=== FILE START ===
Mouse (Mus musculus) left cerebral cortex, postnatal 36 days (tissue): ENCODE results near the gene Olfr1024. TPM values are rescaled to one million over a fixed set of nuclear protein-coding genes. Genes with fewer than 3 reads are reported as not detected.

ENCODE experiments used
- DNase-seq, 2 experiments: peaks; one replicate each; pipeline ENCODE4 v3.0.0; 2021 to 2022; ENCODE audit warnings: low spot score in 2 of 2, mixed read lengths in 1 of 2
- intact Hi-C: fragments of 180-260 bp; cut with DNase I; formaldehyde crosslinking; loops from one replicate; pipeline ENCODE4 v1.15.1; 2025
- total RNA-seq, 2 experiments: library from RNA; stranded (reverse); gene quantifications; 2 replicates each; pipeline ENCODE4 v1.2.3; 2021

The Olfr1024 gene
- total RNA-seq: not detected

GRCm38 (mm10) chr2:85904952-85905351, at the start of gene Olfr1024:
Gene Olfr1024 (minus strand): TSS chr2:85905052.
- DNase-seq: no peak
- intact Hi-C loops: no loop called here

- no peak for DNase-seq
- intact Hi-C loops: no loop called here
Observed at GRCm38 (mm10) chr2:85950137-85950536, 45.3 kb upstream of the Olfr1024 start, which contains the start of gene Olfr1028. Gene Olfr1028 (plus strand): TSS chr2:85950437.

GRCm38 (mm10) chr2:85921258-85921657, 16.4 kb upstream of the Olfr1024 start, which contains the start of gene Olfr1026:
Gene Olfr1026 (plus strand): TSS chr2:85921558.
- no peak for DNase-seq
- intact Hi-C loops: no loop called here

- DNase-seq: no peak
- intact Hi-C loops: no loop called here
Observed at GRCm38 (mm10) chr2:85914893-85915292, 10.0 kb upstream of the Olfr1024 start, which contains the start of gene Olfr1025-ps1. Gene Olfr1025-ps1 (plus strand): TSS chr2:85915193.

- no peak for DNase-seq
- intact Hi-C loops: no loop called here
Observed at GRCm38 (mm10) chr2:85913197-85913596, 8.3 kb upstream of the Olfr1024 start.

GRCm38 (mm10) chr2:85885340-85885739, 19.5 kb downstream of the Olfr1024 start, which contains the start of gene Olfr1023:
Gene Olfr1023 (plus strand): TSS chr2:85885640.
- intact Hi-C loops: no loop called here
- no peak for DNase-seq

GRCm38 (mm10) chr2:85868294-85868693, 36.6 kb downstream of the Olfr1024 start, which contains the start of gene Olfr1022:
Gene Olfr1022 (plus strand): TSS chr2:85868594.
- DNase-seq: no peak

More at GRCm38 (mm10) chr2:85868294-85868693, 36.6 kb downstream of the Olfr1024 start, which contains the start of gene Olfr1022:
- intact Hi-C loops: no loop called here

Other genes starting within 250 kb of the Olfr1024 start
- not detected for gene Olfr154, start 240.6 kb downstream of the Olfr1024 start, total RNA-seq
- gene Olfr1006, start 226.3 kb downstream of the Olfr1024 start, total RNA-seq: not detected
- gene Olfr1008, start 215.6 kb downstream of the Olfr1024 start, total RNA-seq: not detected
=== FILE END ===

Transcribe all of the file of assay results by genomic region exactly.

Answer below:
Mouse (Mus musculus) left cerebral cortex, postnatal 36 days (tissue): ENCODE results near the gene Olfr1024. TPM values are rescaled to one million over a fixed set of nuclear protein-coding genes. Genes with fewer than 3 reads are reported as not detected.

ENCODE experiments used
- DNase-seq, 2 experiments: peaks; one replicate each; pipeline ENCODE4 v3.0.0; 2021 to 2022; ENCODE audit warnings: low spot score in 2 of 2, mixed read lengths in 1 of 2
- intact Hi-C: fragments of 180-260 bp; cut with DNase I; formaldehyde crosslinking; loops from one replicate; pipeline ENCODE4 v1.15.1; 2025
- total RNA-seq, 2 experiments: library from RNA; stranded (reverse); gene quantifications; 2 replicates each; pipeline ENCODE4 v1.2.3; 2021

The Olfr1024 gene
- total RNA-seq: not detected

GRCm38 (mm10) chr2:85904952-85905351, at the start of gene Olfr1024:
Gene Olfr1024 (minus strand): TSS chr2:85905052.
- DNase-seq: no peak
- intact Hi-C loops: no loop called here

- no peak for DNase-seq
- intact Hi-C loops: no loop called here
Observed at GRCm38 (mm10) chr2:85950137-85950536, 45.3 kb upstream of the Olfr1024 start, which contains the start of gene Olfr1028. Gene Olfr1028 (plus strand): TSS chr2:85950437.

GRCm38 (mm10) chr2:85921258-85921657, 16.4 kb upstream of the Olfr1024 start, which contains the start of gene Olfr1026:
Gene Olfr1026 (plus strand): TSS chr2:85921558.
- no peak for DNase-seq
- intact Hi-C loops: no loop called here

- DNase-seq: no peak
- intact Hi-C loops: no loop called here
Observed at GRCm38 (mm10) chr2:85914893-85915292, 10.0 kb upstream of the Olfr1024 start, which contains the start of gene Olfr1025-ps1. Gene Olfr1025-ps1 (plus strand): TSS chr2:85915193.

- no peak for DNase-seq
- intact Hi-C loops: no loop called here
Observed at GRCm38 (mm10) chr2:85913197-85913596, 8.3 kb upstream of the Olfr1024 start.

GRCm38 (mm10) chr2:85885340-85885739, 19.5 kb downstream of the Olfr1024 start, which contains the start of gene Olfr1023:
Gene Olfr1023 (plus strand): TSS chr2:85885640.
- intact Hi-C loops: no loop called here
- no peak for DNase-seq

GRCm38 (mm10) chr2:85868294-85868693, 36.6 kb downstream of the Olfr1024 start, which contains the start of gene Olfr1022:
Gene Olfr1022 (plus strand): TSS chr2:85868594.
- DNase-seq: no peak

More at GRCm38 (mm10) chr2:85868294-85868693, 36.6 kb downstream of the Olfr1024 start, which contains the start of gene Olfr1022:
- intact Hi-C loops: no loop called here

Other genes starting within 250 kb of the Olfr1024 start
- not detected for gene Olfr154, start 240.6 kb downstream of the Olfr1024 start, total RNA-seq
- gene Olfr1006, start 226.3 kb downstream of the Olfr1024 start, total RNA-seq: not detected
- gene Olfr1008, start 215.6 kb downstream of the Olfr1024 start, total RNA-seq: not detected